Regan and the glass of Coke

Regan loved sodas as did most of the children in Room 623. During classroom parties, it was a certainty that Regan would announce to everyone that she wanted a coke. The teacher had found that having a small amount of coke as a reward would often get positive results from many of the students, especially with Regan.

Coke is one of those items considered as a food of minimal nutritional value (FMNV). The teacher used FMNV in the classroom to encourage children to complete tasks during academic time. Used sparingly, this type of reward often got good results along with a variety of other reinforcements such as positive comments, happy faces and choice time activities including computer and IPAD time.

With parents’ permission, FMNV, such as coke, were used in the classroom as incentives for children that did well on classroom activities. Some FMNV, such as soda, could also bring out the dark side of some of the children.

One day while working on “News 2 You” worksheets at the table, the teacher decided to give the children a small amount of soda for completing their work. Regan, for whatever reason, was being stubborn and refusing to do her work. The teacher reminded the child that only those that did their tasks would get a reward. She made sure each child understood that they had to finish their work to get that special item.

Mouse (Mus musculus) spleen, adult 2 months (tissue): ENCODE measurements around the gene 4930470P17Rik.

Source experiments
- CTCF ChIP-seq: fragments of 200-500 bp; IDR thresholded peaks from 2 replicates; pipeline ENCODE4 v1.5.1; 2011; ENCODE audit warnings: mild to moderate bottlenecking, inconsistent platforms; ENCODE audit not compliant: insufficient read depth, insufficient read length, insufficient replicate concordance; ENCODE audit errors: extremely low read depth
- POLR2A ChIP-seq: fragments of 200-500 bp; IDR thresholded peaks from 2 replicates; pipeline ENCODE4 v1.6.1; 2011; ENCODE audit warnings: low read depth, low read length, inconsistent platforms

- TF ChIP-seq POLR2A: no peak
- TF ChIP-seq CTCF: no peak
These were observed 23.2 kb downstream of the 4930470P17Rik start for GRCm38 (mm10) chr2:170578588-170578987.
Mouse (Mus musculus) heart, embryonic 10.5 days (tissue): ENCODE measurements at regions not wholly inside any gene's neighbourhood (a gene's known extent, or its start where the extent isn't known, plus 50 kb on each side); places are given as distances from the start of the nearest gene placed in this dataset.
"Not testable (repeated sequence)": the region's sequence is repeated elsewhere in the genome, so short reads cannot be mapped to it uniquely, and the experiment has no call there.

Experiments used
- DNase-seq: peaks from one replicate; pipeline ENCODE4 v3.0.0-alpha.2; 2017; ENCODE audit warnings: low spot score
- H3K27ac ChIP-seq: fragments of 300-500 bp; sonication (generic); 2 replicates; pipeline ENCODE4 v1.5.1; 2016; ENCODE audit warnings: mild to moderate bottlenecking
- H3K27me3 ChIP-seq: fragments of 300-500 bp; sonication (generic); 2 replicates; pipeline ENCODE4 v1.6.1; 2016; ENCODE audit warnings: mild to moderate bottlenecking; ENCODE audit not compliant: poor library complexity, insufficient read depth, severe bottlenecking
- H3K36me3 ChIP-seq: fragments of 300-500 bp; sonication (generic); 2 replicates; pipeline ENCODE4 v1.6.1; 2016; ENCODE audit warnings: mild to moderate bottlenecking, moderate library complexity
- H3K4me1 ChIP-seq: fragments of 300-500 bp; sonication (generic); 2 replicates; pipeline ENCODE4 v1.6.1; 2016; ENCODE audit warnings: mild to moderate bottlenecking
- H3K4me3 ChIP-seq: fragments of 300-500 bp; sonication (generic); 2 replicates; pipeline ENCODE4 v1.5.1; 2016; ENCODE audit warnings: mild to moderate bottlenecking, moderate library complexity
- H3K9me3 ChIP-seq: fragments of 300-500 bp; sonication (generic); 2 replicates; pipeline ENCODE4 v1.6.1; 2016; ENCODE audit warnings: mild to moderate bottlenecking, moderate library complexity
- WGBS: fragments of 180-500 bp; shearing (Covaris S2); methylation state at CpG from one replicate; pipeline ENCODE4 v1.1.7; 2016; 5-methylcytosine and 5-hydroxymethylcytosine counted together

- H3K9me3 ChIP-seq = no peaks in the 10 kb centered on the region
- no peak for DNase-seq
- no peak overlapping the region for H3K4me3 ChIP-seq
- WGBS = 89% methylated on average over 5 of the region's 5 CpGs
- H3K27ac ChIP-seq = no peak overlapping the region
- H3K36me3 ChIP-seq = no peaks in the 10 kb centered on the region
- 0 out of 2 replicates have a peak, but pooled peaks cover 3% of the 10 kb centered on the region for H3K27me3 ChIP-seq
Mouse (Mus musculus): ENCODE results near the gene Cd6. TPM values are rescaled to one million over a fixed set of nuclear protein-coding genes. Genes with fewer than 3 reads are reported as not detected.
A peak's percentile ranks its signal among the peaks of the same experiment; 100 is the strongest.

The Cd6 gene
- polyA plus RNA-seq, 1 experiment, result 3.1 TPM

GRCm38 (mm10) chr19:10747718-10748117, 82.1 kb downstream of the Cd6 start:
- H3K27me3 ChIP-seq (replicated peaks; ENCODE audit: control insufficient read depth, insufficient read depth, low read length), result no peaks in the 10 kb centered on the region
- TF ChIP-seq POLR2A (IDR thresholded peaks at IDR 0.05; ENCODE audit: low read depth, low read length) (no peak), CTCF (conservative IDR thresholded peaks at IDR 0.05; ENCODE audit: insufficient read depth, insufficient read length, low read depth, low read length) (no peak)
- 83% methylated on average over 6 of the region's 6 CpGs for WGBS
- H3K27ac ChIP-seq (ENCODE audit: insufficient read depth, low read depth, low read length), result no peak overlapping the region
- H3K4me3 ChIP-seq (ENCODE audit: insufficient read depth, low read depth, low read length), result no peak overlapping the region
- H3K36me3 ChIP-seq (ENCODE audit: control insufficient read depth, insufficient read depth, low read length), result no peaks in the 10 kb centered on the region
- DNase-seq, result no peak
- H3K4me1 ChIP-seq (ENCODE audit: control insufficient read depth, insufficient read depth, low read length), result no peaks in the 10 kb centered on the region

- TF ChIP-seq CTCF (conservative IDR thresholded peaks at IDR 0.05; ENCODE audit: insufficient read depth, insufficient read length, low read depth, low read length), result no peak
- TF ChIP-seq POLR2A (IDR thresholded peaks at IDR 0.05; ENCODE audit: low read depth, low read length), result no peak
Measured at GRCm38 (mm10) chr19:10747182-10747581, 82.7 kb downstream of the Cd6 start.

Across the room, unknown to the teacher, one of the newer students was watching the children at her table. Logan, the new boy in the room, was just beginning to learn how to communicate by pictures.

His table was busy too but the reward on that table that day was gummy bears and mini M&Ms.

Logan liked all kinds of FMNV including both candies at his table. He was doing his work but his eyes continued to concentrate on Regan.

As the time passed by, Regan still was not completing her work. She would whine and refused to do the tasks at hand. Then, as language arts finished, the teacher announced “Choice Time” for those done with their work.

The teacher immediately handed out small Dixie cups with a little soda in it. That sufficed for the children at her table. They were happy. Regan however, received nothing. She turned to the teacher and said, “Give me that coke, D****t!” The teacher was surprised as Regan had never said anything like that. She even became more surprised when Logan came running up to her with a soda picture in his hand.

Logan had shocked all the adults that day by opening up his communication board searching for a picture with soda on it. Out of several dozen pictures in his communication book, Logan had found the one with soda. Logan put the picture in the teacher’s hand with a big smile and waited. He must have figured that if Regan wasn’t going to get that soda, he would ask for it.

The teacher immediately gave the boy a small amount of coke and congratulated him for his surprise request. Regan on the other hand got a big red sad face and a social story on what words you do not say at home or in the classroom.

Pamela Gross Downing, a special education teacher can be reached at